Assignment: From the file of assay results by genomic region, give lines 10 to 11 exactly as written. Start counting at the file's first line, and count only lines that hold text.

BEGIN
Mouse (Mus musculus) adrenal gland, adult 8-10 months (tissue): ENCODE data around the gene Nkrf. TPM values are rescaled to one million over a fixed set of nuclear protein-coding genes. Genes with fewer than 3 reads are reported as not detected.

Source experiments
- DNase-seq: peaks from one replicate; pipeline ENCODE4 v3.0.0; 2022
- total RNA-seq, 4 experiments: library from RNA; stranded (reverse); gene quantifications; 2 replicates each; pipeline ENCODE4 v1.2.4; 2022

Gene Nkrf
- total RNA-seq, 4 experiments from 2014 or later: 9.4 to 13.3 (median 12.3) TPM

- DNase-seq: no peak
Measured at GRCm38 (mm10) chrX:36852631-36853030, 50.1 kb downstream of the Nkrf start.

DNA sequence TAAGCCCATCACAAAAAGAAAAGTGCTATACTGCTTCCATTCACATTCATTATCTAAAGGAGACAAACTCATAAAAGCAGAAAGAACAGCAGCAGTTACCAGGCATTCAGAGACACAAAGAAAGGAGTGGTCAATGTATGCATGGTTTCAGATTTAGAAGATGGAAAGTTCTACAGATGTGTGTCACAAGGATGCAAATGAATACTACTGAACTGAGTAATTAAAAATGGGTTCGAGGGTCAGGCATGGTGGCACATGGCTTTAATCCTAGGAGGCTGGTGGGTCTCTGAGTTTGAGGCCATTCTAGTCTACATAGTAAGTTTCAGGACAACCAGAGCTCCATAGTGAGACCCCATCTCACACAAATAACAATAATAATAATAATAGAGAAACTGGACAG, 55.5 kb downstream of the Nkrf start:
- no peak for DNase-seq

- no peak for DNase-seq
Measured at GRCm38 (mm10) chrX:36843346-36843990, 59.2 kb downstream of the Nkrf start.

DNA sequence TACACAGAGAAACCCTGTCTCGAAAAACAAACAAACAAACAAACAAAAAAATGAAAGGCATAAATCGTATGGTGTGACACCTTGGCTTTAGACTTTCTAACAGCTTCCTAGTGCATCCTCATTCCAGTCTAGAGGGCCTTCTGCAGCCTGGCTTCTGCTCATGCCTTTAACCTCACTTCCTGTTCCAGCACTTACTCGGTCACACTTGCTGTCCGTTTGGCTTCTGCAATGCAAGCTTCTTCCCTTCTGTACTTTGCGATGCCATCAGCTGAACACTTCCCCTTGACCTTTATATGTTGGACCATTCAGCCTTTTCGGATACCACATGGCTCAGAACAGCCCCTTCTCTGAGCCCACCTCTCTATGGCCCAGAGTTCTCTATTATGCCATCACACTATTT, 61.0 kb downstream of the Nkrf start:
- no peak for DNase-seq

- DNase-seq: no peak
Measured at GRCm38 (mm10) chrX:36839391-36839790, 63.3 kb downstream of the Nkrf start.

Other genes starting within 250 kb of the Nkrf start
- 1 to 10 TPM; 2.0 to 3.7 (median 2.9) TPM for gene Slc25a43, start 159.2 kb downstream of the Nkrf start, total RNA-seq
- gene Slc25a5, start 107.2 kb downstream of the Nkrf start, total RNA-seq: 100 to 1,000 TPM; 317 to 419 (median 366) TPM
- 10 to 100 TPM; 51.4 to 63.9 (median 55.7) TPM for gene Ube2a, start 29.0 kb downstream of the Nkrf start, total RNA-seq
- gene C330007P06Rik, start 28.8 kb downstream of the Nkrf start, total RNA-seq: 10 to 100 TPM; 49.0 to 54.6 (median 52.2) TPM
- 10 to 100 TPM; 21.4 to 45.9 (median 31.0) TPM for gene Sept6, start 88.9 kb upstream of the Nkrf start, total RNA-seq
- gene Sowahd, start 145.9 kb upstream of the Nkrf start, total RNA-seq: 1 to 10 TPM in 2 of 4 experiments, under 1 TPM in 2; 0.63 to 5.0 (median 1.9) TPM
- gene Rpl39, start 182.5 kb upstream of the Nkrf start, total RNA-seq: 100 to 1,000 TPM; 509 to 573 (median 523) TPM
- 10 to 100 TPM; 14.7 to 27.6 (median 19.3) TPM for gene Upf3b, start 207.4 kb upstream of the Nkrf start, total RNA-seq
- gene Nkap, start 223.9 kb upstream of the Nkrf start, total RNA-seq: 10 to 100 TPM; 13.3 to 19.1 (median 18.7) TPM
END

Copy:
- no peak for DNase-seq

- no peak for DNase-seq